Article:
According to the material that was available in the twenties of this century, the information provided in the tablets could be tabulated as follows:
In the twenties, scholars were able to put together pieces of tablet from various sources which verified that the data for the first seven years are probably those of the original record. The lingering doubts about some of the figures for the following fourteen years could be eliminated if a thorough search were to be conducted for other tablets or fragments of tablet, through the masses of tablets that were dumped from the excavations into the storerooms of universities and museums. This is a dull and time consuming enterprise, but at the end highly rewarding. After the death of Kugler its pursuit has been generally neglected;* Otto Neugebauer has given the lead in choosing the less demanding approach, which consists in searching for arguments to discredit the credibility of the record, rather than establishing the exact text of it.
The easiest way to dispose of the Venus Tablets is to assume that some bizarre mind was driven to concoct a set of imaginary dates for the appearances and disappearances of Venus. But this would not explain why the tablets were copied and recopied over so many centuries, as the conventional view would have it.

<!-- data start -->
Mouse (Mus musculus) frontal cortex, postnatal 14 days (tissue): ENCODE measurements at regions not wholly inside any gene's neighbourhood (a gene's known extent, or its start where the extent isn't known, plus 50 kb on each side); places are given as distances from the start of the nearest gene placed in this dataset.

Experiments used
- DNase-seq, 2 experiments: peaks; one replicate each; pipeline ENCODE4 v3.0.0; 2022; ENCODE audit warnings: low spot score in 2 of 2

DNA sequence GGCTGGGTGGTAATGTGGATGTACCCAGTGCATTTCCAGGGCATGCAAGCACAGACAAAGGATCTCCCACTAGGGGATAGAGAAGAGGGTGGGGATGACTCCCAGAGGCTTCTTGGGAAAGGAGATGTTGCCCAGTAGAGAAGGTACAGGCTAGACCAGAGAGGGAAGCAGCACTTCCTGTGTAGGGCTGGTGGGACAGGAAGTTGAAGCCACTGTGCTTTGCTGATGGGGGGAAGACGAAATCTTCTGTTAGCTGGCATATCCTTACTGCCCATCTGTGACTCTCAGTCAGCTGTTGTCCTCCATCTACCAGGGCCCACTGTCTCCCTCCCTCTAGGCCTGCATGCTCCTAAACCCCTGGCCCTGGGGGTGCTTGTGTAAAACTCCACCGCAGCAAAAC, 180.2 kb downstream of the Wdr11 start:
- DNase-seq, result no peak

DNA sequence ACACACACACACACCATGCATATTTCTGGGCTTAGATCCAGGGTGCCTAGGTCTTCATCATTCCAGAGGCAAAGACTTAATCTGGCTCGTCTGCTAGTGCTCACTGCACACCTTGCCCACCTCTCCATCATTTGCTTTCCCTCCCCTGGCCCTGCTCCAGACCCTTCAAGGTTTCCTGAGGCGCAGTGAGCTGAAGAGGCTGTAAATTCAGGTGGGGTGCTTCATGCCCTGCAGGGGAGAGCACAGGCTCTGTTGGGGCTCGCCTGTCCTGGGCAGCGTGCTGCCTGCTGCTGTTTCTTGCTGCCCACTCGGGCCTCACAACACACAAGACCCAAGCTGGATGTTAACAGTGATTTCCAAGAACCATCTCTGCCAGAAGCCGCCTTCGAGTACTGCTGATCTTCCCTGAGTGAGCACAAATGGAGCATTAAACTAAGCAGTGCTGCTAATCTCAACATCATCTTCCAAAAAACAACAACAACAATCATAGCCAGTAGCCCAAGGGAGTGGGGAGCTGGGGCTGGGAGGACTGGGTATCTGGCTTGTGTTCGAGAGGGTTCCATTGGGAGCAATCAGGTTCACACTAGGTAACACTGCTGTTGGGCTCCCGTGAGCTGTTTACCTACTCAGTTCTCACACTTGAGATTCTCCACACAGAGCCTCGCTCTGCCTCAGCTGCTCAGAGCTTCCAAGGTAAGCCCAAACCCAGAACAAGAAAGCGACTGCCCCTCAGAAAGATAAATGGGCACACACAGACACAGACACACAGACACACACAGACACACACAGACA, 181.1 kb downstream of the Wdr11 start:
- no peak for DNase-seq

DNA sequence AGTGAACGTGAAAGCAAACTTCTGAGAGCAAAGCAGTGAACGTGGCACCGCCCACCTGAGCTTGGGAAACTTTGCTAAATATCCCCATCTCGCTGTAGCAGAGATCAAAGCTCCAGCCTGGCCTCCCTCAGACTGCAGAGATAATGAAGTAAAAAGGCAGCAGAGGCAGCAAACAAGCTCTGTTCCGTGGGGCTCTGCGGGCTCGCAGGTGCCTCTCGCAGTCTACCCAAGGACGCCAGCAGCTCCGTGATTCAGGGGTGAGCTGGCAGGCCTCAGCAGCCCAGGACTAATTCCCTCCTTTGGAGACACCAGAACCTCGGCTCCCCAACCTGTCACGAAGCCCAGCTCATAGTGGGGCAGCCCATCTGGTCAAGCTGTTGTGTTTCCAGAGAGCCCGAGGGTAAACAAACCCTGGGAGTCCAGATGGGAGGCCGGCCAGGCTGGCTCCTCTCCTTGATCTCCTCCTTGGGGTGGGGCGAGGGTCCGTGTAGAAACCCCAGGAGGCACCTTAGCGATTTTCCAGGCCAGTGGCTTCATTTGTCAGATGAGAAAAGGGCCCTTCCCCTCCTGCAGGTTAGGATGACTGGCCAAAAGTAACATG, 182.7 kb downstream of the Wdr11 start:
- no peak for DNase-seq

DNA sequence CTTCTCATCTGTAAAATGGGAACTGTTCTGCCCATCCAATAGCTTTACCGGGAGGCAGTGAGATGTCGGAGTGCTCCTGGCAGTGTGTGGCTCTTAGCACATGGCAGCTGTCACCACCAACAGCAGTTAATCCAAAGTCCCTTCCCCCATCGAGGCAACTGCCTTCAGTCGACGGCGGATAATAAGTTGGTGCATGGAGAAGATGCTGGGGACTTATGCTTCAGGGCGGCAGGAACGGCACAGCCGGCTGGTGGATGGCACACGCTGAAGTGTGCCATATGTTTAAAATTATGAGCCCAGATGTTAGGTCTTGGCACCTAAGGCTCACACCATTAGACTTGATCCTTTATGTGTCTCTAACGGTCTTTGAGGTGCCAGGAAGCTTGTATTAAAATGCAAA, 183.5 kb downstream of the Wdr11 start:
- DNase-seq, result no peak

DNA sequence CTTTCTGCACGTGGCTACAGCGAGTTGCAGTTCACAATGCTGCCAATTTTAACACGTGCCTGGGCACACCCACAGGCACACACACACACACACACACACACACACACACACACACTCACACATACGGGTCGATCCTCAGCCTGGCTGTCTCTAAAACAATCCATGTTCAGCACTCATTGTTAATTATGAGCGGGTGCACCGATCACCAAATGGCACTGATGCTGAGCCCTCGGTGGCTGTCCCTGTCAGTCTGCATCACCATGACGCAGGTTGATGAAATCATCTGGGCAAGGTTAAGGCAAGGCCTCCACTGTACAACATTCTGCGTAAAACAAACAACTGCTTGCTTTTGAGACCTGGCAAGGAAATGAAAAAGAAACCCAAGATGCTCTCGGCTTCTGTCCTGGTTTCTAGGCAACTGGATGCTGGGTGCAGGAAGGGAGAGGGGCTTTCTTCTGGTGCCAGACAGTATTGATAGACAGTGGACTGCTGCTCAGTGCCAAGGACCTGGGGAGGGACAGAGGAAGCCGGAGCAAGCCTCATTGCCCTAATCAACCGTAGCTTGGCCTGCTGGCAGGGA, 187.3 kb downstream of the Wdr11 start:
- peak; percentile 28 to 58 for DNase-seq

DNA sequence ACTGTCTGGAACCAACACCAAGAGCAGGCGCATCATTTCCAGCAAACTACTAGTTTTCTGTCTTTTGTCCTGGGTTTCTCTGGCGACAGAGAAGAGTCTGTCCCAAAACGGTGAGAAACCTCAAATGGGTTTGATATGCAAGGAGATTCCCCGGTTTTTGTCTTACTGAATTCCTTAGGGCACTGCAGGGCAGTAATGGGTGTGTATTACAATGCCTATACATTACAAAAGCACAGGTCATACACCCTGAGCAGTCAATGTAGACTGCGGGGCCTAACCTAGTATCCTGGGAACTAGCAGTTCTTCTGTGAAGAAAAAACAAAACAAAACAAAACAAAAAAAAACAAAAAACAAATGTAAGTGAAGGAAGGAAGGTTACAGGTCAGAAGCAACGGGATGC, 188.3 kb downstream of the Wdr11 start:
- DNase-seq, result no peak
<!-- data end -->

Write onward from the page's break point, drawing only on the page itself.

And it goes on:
Against those who wanted to dismiss the tablets as fiction, Kugler proved that they are a report of actual observations. He based his argument on their agreement with the standard form and style of cuneiform astronomical records. He followed his method, which consisted in avoiding abstract general arguments and concentrating on what he knew superbly well, namely, the interpretation of specific astronomical documents according to their language and thought. He concluded that the tablets contain a faithful report of what was seen. But, having shown that unquestionably we are confronted with observational data, he investigated whether the aberrant figures had been determined by peculiar conditions of visibility.
Kugler considered whether astronomical factors, such as an exceptionally bright moon, or meteorological factors such as a long period of cloudy weather, could have confused the observers. All these factors could explain a discrepancy of a few days, not of months. According to the twelfth year of the tablets, Venus would not have been seen for some five and one-half months. According to Kugler himself, in this area of the world the sky is usually of such limpidity that Mesopotamian astronomers, without the help of the telescope, were familiar with the satellites of Jupiter. Furthermore, since the invisibilities of Venus can be recorded for any stretch of history, one would be left wondering why Mesopotamian scholars persisted in transcribing through twelve or more centuries (according to Kugler's dates) the record of observations conducted under particularly unfavorable conditions.